Meet Jessica Nabongo, the first black woman to visit every country in the world
In October, Jessica Nabongo, a 35-year-old Ugandan-American from Detroit, became the first documented black woman to visit every country in the world – that’s 195 United Nations member countries and observing states.
Along the way she documented her adventures – from touring cattle farms in South Sudan to hot air ballooning in Myanmar and relaxing on white sand beaches in Zanzibar – on her popular Instagram page @thecatchmeifyoucan.
For Nabongo, the well-posed pictures aren’t intended to evoke envy, rather to change the narrative around travel: her snapshots and the accompanying stories have shown nuanced versions of places many travellers shy away from.
“The key lesson for me, on this journey, has been that most people are good,” Nabongo said. “In the US we’re groomed to be afraid of strangers. I don’t think of the world in that way.”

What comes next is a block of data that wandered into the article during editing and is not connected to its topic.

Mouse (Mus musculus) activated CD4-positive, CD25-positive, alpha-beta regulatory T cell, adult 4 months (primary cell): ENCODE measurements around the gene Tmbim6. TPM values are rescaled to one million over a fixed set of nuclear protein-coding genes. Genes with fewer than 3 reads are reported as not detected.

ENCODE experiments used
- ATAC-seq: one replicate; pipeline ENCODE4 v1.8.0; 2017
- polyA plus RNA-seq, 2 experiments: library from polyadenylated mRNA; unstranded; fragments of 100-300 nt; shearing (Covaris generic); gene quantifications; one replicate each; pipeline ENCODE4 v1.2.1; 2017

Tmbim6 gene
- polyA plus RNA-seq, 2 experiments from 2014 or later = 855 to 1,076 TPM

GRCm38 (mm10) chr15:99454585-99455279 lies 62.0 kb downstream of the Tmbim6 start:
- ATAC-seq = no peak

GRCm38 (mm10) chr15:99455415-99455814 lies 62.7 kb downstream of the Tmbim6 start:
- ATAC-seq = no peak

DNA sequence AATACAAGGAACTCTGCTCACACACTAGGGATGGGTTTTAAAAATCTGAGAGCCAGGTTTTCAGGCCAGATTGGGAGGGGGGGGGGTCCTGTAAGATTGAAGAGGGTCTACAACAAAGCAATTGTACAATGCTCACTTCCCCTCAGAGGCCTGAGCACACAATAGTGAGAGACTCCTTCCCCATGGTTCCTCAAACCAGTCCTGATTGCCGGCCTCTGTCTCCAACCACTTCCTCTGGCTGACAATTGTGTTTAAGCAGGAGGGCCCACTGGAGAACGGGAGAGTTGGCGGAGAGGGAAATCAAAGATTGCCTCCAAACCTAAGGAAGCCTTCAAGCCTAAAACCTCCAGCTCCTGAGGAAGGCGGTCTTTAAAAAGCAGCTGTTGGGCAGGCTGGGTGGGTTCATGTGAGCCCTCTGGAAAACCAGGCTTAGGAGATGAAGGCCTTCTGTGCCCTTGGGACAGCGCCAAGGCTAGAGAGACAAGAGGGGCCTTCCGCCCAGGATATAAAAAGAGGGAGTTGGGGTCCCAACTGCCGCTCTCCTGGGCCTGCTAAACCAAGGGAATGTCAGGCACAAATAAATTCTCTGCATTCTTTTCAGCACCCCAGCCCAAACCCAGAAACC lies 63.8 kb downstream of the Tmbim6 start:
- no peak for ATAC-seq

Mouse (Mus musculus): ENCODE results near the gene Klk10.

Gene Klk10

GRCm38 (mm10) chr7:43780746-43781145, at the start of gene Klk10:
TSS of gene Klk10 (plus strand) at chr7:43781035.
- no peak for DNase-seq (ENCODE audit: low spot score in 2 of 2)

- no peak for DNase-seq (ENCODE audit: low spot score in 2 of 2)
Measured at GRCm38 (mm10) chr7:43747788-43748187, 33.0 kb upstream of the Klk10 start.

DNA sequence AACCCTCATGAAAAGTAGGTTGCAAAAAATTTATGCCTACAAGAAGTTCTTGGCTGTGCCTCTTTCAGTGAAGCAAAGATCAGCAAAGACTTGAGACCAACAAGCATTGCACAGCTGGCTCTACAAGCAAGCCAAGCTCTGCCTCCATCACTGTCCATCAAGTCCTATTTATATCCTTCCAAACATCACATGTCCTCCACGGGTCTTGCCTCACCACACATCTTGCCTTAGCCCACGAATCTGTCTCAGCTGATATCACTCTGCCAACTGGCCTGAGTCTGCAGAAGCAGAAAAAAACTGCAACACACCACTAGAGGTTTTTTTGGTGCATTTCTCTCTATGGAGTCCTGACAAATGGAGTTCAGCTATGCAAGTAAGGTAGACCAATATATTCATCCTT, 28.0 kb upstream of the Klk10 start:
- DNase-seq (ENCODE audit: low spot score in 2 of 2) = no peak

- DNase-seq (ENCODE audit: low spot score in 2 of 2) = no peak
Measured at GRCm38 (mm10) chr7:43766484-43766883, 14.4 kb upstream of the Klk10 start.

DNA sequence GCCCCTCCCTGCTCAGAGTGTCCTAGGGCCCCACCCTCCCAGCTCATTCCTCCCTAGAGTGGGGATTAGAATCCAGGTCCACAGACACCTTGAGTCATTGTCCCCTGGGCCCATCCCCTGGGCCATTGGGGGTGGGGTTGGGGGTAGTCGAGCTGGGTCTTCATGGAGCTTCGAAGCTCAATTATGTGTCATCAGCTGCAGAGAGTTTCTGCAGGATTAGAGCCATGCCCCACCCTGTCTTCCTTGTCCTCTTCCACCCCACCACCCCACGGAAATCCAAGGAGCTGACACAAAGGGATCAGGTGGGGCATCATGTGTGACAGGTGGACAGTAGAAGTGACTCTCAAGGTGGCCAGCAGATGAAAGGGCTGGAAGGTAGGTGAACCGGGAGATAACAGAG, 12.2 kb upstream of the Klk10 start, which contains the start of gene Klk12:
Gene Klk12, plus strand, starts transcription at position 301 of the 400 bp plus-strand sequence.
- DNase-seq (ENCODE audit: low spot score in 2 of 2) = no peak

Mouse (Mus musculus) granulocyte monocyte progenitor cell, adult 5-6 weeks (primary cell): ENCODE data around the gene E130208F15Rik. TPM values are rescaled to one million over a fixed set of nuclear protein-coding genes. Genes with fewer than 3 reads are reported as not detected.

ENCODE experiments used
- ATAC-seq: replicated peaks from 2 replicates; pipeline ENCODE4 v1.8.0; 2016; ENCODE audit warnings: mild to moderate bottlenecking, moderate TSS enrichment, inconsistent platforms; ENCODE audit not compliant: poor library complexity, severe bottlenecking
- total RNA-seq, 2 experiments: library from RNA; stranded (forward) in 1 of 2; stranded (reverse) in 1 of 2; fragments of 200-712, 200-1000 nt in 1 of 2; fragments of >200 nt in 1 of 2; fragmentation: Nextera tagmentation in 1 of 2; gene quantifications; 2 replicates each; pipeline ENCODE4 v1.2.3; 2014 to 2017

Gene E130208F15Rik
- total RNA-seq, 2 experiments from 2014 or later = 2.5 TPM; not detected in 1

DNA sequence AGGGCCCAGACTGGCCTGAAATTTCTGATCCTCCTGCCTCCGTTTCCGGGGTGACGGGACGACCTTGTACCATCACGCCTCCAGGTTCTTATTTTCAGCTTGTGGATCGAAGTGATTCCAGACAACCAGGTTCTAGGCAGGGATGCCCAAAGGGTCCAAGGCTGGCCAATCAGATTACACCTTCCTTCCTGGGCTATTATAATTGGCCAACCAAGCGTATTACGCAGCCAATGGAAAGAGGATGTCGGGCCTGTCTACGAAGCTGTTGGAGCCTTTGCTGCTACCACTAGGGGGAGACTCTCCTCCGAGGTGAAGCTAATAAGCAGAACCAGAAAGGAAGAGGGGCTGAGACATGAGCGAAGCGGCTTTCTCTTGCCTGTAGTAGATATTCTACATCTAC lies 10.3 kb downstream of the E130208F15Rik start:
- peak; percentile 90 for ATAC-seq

Beyond discussing letting the burden of fear go and how to be a good neighbour in the world (topics she recently did a TedxDetroit talk on), she’s also spoken candidly about themes ranging from the lack of diversity and representation on social media, what it’s like to travel as a woman of colour, to menstruation, single-use plastics, and the power of positive energy.
Changing the traveller rhetoric
One fiction she’s unpacked is that solo travellers, particularly those with two X chromosomes, are constantly putting themselves at risk.
Iraq, Iran and Saudi Arabia are just a few of the 89 countries Nabongo travelled to by herself.
“People would ask, ‘Which countries are you afraid to visit?’” Nabongo said. “I’d tell them ‘None.’"
When going to new countries, Nabongo would connect with locals ahead of time; people who know the country and customs and are able to make sure she’s safe. Some were guides she found through Google (as was the case in Afghanistan) and others she found by asking her Instagram followers.